Landscaping with wildflowers is becoming more common as homeowners become aware of their benefits. Local wildflower species are adapted to local conditions, which makes it possible to grow them with less maintenance. They also provide food for local fauna such as butterflies and rabbits. Taking a slightly laissez-faire approach to landscaping saves time and the environment.
Moderation is important when adding wild flora to a landscape because mice and rats can live in an overgrown yard. Sowing low-growing wildflowers among the grass in a lawn while still mowing it will add bits of color to the property without providing hiding spaces for vermin. Plucking plants that make feathery, wind dispersed seeds prevents those seeds from spreading to a neighbor's traditional lawn.
A small corner of a yard is a good place to allow wildflowers to grow to their full height for added interest. Scatter wildflower seeds there or just keep the spot fallow so it can grow naturally. In several months, blooming flowers will be ready for picking.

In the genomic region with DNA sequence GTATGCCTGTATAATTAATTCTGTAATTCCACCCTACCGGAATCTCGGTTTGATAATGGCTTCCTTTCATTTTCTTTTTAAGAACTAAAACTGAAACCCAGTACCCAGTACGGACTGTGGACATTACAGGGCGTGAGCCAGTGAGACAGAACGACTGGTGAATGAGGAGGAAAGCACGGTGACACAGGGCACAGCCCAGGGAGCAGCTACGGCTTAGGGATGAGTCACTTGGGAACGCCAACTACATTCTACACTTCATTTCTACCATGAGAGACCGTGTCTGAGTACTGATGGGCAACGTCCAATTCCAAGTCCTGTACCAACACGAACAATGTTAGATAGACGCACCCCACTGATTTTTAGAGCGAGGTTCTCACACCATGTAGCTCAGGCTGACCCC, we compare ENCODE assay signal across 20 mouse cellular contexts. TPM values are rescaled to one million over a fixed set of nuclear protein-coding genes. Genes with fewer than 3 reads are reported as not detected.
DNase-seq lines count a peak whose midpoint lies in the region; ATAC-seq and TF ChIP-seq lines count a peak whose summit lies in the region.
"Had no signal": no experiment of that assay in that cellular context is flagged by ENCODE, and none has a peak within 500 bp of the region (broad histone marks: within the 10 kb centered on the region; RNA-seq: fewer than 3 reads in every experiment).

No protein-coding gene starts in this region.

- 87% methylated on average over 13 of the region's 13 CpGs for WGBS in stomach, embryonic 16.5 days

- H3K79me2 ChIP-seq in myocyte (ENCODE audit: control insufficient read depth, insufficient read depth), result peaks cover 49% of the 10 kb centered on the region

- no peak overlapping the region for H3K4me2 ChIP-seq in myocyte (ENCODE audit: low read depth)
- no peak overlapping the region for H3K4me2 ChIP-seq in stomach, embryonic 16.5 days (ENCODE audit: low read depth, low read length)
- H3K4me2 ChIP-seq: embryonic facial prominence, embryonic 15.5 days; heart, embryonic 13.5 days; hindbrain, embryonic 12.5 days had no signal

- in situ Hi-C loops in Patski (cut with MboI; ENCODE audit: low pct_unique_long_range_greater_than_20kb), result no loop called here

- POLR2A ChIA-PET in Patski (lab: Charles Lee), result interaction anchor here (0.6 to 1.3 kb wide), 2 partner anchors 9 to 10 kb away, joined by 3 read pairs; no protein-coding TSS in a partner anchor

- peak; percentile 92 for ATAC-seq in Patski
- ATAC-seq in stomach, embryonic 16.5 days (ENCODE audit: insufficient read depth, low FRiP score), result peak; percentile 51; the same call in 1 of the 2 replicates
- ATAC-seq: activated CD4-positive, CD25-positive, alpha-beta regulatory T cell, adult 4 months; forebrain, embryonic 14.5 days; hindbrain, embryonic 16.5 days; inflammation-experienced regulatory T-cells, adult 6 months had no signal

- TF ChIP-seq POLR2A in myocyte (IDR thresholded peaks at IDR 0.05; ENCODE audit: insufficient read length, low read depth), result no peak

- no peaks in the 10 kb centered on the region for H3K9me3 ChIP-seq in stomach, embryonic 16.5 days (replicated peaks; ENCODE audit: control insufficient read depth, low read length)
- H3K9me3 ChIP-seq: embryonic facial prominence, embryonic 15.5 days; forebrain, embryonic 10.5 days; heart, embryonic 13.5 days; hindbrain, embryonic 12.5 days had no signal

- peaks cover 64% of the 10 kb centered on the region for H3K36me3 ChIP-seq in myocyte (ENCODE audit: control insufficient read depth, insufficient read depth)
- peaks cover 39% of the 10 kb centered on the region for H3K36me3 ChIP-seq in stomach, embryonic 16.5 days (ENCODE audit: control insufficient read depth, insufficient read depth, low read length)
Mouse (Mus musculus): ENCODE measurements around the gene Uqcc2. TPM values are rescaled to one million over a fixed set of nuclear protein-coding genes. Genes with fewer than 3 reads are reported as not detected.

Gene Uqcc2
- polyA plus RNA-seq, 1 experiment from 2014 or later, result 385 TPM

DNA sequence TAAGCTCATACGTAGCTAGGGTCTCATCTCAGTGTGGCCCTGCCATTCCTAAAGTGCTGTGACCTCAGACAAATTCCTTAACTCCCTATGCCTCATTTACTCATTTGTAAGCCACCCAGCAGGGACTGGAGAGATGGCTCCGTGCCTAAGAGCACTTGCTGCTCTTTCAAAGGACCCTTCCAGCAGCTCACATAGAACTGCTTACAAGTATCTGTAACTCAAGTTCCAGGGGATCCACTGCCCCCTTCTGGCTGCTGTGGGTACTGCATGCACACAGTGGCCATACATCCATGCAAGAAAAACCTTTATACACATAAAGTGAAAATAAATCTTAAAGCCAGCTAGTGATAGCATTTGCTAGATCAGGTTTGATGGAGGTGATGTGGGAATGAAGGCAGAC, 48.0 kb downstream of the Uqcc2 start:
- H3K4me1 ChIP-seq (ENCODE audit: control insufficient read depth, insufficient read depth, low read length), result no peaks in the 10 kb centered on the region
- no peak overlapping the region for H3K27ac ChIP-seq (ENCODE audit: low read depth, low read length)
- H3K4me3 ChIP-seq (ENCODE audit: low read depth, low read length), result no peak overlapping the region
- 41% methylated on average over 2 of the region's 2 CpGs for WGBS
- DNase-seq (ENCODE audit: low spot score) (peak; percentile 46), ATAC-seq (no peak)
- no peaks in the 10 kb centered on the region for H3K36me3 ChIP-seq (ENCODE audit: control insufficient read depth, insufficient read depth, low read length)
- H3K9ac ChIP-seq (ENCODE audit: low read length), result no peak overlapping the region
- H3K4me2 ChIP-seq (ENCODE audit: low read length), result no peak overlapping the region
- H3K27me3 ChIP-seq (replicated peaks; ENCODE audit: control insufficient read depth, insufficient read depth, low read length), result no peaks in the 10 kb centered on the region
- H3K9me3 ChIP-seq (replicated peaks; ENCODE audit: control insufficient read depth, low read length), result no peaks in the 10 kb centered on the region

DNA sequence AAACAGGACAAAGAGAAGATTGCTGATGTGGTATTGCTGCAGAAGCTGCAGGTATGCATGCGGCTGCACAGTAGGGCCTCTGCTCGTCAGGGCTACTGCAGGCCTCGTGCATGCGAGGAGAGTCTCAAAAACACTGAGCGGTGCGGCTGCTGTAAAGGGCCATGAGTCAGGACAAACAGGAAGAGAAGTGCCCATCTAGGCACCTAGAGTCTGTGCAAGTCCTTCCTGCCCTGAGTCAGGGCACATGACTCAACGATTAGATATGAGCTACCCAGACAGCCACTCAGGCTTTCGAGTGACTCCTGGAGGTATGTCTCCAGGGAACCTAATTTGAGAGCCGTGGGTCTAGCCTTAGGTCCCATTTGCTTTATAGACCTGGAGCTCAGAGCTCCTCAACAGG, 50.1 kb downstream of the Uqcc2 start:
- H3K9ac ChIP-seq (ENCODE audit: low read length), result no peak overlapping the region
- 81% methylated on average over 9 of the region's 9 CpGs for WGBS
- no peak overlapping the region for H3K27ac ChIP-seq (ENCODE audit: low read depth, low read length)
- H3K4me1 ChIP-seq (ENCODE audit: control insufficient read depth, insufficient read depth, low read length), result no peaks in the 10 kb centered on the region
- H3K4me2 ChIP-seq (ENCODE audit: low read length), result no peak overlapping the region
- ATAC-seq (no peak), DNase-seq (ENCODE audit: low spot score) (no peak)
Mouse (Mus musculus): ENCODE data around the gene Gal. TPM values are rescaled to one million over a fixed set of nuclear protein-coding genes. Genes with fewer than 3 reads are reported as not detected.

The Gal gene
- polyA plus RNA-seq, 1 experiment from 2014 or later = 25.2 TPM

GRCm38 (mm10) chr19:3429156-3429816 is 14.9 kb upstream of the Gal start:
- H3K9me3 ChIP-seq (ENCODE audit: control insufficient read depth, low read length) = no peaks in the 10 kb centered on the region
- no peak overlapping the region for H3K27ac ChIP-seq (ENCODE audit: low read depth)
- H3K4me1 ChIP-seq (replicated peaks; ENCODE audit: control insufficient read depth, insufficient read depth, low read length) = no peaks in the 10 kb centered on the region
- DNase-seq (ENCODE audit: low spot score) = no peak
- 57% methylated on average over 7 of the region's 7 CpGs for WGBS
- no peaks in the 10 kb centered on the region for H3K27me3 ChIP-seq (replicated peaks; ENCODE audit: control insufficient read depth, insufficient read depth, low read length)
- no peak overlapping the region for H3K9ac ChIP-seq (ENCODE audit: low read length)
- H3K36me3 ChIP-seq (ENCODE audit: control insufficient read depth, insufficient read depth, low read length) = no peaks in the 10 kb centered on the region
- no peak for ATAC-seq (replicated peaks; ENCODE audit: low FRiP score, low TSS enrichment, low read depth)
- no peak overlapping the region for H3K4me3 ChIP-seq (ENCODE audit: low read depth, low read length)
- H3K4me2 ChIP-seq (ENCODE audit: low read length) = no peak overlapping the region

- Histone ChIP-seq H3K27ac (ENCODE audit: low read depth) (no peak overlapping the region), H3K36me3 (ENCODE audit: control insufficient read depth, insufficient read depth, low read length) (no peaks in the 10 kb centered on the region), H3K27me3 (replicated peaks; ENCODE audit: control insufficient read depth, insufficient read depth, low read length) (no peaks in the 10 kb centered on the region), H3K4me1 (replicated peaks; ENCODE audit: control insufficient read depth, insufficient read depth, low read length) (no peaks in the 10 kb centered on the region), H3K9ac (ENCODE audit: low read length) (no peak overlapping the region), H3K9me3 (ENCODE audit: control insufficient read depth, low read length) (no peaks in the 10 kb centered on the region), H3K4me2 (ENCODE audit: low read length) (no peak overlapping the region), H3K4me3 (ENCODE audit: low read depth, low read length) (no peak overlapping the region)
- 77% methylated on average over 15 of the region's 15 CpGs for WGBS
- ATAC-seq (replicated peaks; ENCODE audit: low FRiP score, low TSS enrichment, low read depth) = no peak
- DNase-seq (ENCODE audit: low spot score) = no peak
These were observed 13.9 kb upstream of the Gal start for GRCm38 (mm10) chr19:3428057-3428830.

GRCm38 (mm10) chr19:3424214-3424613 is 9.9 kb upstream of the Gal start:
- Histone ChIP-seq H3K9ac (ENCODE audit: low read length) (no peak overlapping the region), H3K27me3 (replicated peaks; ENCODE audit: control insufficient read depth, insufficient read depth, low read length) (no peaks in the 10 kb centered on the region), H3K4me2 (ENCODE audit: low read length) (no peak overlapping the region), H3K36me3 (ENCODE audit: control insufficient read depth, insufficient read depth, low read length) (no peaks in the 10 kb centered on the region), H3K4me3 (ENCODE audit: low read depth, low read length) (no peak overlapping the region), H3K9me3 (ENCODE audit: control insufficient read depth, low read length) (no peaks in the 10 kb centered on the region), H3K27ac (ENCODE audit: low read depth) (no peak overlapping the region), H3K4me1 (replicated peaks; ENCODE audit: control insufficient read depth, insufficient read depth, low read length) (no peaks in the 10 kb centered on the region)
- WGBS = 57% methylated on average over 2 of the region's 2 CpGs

Keeping a plot fallow so that plants from the seed bank can grow is an educational opportunity. A surprising number of plants will thrive there without any human involvement. Identifying these plants with the help of field guides and websites is a fun way to learn botany. Watching fallow land grow provides a humble reminder that nature can recover and thrive without any dependency on humans. If you're willing to take a step back, you can discover what will grow on its own.